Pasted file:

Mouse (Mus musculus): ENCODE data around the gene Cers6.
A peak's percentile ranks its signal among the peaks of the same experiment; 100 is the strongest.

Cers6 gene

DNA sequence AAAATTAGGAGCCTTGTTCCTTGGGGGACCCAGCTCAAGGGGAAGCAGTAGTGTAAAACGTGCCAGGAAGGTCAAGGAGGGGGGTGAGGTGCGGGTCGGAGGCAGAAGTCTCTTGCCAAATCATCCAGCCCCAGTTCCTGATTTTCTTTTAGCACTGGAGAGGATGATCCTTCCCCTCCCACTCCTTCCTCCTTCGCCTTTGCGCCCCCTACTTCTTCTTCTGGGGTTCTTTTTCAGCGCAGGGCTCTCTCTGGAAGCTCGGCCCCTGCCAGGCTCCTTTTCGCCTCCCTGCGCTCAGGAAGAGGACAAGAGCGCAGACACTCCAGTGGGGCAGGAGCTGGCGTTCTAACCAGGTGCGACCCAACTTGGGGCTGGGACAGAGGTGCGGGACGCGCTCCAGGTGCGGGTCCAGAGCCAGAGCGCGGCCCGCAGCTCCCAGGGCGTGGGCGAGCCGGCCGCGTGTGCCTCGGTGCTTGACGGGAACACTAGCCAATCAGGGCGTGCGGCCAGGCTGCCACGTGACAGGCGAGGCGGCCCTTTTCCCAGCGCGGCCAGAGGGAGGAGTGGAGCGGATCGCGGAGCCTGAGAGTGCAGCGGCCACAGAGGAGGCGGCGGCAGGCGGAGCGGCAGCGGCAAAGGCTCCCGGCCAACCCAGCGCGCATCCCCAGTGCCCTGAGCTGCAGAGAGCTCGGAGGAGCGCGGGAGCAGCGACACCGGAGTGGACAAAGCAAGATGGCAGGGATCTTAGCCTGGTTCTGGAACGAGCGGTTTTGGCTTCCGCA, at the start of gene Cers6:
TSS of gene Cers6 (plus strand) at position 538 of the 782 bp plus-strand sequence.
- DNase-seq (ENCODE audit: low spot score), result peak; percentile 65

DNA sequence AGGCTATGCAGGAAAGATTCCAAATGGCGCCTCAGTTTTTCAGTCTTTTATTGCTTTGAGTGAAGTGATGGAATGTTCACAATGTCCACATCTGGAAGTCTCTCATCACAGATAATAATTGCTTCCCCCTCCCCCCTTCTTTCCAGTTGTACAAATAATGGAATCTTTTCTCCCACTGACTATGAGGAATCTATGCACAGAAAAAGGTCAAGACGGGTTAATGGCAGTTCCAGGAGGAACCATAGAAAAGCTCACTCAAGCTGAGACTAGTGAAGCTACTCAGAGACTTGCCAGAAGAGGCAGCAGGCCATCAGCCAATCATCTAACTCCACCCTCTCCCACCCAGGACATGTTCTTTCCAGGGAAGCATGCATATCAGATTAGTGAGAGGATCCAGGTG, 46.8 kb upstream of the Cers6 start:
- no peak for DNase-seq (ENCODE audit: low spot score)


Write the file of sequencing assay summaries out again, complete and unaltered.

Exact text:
Mouse (Mus musculus): ENCODE data around the gene Cers6.
A peak's percentile ranks its signal among the peaks of the same experiment; 100 is the strongest.

Cers6 gene

DNA sequence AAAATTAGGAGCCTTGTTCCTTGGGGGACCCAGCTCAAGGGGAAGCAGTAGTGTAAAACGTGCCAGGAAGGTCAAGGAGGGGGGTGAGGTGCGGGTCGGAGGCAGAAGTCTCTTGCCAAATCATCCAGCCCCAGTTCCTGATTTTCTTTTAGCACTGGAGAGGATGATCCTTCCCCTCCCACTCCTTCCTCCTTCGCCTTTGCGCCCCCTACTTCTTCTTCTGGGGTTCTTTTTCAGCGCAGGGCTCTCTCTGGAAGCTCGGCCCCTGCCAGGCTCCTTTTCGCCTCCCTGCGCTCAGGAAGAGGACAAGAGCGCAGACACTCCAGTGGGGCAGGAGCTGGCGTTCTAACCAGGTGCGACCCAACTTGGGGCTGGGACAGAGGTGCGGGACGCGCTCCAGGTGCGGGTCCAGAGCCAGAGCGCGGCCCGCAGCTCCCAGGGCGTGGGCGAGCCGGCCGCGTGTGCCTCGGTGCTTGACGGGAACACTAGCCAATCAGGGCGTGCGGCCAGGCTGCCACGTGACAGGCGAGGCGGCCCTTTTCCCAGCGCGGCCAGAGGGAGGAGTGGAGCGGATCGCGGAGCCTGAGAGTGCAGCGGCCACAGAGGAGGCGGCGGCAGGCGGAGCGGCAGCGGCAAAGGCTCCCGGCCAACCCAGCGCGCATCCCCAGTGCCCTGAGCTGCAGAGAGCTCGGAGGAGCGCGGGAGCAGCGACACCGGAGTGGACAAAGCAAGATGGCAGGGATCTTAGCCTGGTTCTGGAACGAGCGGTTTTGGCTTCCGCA, at the start of gene Cers6:
TSS of gene Cers6 (plus strand) at position 538 of the 782 bp plus-strand sequence.
- DNase-seq (ENCODE audit: low spot score), result peak; percentile 65

DNA sequence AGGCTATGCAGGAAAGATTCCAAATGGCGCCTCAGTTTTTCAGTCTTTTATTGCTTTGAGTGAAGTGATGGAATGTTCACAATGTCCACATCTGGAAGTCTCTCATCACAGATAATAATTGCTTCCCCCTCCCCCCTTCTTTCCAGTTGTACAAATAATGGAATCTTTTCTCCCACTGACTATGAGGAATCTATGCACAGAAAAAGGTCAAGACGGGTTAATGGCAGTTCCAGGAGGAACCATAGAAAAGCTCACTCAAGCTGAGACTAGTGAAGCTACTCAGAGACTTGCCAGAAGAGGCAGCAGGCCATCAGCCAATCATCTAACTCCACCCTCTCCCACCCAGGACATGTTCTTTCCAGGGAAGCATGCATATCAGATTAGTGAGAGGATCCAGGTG, 46.8 kb upstream of the Cers6 start:
- no peak for DNase-seq (ENCODE audit: low spot score)